The funeral of Dr. Joseph-Ignace Guillotin, the namesake of the infamous execution device, takes place outside of Paris, France. Guillotin had what he felt were the purest motives for inventing the guillotine and was deeply distressed at how his reputation had become besmirched in the aftermath. Guillotin had bestowed the deadly contraption on the French as a “philanthropic gesture” for the systematic criminal justice reform that was taking place in 1789. The machine was intended to show the intellectual and social progress of the Revolution; by killing aristocrats and journeymen the same way, equality in death was ensured.
The first use of the guillotine was on April 25, 1792, when Nicolas Pelletier was put to death for armed robbery and assault in Place de Greve. The newspapers reported that guillotine was not an immediate sensation. The crowds seemed to miss the gallows at first. However, it quickly caught on with the public and many thought it brought dignity back to the executioner.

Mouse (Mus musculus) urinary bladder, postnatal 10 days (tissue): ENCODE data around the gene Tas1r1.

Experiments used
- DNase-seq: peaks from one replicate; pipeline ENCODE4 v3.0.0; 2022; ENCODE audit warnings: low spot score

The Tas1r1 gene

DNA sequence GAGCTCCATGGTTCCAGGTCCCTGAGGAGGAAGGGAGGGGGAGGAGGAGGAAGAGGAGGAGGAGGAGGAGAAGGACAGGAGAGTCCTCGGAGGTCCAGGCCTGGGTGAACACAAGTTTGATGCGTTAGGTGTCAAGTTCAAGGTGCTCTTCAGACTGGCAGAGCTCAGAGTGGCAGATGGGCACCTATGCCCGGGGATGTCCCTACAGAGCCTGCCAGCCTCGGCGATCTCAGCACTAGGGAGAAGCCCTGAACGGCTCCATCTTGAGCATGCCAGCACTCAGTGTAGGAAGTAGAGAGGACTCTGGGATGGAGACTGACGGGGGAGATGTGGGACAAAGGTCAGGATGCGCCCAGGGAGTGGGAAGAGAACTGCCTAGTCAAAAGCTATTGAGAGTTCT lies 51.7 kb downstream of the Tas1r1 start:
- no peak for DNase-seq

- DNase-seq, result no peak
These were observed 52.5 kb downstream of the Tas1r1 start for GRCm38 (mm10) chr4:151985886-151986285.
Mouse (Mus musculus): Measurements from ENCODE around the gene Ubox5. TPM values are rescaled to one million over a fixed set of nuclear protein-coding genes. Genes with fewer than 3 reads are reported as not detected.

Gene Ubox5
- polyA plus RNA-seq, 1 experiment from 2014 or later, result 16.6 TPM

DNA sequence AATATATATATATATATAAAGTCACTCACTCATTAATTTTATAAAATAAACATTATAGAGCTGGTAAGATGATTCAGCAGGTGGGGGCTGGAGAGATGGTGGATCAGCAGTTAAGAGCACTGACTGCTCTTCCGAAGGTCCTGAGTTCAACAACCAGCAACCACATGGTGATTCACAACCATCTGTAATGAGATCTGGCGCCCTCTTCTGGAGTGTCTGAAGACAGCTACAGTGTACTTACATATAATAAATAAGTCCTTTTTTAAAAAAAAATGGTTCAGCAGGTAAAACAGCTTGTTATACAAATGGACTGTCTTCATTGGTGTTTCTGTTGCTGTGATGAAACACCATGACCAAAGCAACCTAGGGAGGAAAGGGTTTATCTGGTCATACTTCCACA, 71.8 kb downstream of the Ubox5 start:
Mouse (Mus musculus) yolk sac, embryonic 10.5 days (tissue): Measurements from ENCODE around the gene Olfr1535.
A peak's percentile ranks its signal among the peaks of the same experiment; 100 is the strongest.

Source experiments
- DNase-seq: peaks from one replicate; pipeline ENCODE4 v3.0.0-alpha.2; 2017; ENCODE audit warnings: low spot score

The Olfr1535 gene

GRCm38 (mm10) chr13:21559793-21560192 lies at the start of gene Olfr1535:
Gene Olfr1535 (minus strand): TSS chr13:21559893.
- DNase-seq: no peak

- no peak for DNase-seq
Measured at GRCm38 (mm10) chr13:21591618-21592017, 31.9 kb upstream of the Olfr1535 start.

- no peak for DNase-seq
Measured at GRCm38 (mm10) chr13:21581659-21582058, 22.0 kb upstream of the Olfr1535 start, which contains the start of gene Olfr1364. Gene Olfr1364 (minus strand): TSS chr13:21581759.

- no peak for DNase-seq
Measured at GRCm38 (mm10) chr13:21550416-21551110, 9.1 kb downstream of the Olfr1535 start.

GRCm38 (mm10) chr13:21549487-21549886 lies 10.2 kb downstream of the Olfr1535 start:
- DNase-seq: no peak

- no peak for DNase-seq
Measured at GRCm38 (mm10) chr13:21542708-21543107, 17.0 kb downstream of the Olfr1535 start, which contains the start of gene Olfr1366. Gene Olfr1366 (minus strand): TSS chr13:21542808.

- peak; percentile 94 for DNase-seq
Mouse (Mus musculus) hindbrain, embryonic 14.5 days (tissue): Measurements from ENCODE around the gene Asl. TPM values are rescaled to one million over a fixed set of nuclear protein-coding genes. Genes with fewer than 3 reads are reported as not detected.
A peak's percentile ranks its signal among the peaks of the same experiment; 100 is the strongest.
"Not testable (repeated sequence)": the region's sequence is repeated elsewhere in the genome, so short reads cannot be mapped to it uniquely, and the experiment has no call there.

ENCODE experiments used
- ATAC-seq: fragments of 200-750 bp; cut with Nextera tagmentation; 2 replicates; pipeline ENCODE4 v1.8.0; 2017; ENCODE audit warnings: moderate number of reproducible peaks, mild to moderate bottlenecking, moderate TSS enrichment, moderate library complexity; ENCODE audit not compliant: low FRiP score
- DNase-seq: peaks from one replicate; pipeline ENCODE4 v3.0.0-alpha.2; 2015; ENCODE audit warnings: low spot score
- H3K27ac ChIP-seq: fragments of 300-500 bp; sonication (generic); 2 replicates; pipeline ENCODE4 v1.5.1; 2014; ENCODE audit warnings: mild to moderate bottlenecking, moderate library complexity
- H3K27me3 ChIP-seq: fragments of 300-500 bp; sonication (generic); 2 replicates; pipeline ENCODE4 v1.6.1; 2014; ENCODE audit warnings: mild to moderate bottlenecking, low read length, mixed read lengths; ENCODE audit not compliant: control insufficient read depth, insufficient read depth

However, the prestige of the guillotine fell precipitously due to its frequent use in the French Terror following the Revolution. It became the focal point of the awful political executions and was so closely identified with the terrible abuses of the time that it was perceived as partially responsible for the excesses itself. Still, it was used sporadically in France into the 20th century.